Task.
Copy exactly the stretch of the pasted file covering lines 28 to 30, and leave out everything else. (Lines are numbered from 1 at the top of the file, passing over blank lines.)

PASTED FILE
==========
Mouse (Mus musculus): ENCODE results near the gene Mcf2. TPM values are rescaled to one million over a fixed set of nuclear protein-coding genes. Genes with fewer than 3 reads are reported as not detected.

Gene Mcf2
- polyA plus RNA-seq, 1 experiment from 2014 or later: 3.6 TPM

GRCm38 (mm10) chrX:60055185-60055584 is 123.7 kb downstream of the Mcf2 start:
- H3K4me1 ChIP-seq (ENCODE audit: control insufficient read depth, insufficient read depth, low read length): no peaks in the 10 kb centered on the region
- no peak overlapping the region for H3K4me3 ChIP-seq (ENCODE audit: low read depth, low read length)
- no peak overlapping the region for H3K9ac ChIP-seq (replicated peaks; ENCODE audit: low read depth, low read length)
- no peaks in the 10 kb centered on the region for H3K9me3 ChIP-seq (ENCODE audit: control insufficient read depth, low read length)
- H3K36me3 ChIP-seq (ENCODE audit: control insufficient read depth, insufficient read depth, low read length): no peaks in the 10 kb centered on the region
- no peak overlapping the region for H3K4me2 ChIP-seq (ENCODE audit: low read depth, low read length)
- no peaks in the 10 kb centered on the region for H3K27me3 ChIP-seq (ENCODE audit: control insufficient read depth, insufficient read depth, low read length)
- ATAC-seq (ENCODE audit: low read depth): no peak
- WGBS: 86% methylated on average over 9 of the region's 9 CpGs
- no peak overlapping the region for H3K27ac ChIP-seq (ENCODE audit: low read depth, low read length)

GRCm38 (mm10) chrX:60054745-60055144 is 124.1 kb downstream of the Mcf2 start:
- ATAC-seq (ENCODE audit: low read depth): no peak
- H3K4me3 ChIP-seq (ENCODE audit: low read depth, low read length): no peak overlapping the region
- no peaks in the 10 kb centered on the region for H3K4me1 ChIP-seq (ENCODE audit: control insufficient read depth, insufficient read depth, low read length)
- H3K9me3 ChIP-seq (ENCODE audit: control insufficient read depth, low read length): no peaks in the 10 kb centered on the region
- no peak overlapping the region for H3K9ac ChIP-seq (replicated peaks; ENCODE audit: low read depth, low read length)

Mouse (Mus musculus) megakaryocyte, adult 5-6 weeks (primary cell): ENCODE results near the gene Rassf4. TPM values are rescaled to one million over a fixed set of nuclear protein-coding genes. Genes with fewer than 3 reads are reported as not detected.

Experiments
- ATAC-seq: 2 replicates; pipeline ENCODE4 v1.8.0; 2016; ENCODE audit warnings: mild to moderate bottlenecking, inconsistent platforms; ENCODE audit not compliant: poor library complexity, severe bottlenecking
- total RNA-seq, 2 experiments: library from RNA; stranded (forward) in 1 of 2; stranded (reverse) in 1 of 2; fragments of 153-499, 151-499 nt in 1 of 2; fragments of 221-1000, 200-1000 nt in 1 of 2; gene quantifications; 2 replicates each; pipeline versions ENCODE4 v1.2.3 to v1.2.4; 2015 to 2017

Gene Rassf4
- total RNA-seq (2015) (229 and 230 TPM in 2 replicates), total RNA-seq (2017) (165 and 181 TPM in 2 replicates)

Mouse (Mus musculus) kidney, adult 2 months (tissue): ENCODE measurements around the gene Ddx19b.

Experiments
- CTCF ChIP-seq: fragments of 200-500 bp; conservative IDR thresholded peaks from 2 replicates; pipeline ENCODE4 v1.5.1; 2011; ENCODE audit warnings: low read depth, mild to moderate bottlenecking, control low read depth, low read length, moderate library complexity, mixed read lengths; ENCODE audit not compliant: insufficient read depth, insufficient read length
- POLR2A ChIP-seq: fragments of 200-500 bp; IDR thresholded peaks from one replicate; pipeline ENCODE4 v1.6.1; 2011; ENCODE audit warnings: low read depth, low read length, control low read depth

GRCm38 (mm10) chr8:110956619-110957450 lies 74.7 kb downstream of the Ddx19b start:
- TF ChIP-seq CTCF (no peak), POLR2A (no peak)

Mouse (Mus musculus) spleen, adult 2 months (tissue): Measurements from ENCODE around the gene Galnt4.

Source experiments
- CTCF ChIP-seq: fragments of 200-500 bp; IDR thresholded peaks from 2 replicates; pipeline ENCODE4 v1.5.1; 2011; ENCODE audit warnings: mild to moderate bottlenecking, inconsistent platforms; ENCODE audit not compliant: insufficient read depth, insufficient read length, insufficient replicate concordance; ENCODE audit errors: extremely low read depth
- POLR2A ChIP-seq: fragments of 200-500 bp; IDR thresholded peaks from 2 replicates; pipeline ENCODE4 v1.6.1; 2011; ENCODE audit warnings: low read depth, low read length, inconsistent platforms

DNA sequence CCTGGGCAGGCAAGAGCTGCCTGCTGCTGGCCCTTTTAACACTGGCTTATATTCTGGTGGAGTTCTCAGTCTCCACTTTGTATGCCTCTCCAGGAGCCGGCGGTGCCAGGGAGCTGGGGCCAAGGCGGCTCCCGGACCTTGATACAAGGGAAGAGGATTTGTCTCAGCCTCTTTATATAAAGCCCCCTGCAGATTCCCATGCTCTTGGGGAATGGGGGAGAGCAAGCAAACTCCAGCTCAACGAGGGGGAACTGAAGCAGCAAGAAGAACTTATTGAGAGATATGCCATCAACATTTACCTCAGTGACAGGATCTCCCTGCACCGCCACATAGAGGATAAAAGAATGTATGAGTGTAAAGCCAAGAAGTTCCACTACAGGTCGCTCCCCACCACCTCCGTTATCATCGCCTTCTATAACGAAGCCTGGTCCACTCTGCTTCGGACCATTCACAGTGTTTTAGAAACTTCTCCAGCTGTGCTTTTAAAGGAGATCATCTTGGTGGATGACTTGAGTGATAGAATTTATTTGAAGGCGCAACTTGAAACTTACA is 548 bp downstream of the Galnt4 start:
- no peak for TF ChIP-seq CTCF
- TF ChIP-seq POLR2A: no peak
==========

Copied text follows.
Experiments
- CTCF ChIP-seq: fragments of 200-500 bp; conservative IDR thresholded peaks from 2 replicates; pipeline ENCODE4 v1.5.1; 2011; ENCODE audit warnings: low read depth, mild to moderate bottlenecking, control low read depth, low read length, moderate library complexity, mixed read lengths; ENCODE audit not compliant: insufficient read depth, insufficient read length
- POLR2A ChIP-seq: fragments of 200-500 bp; IDR thresholded peaks from one replicate; pipeline ENCODE4 v1.6.1; 2011; ENCODE audit warnings: low read depth, low read length, control low read depth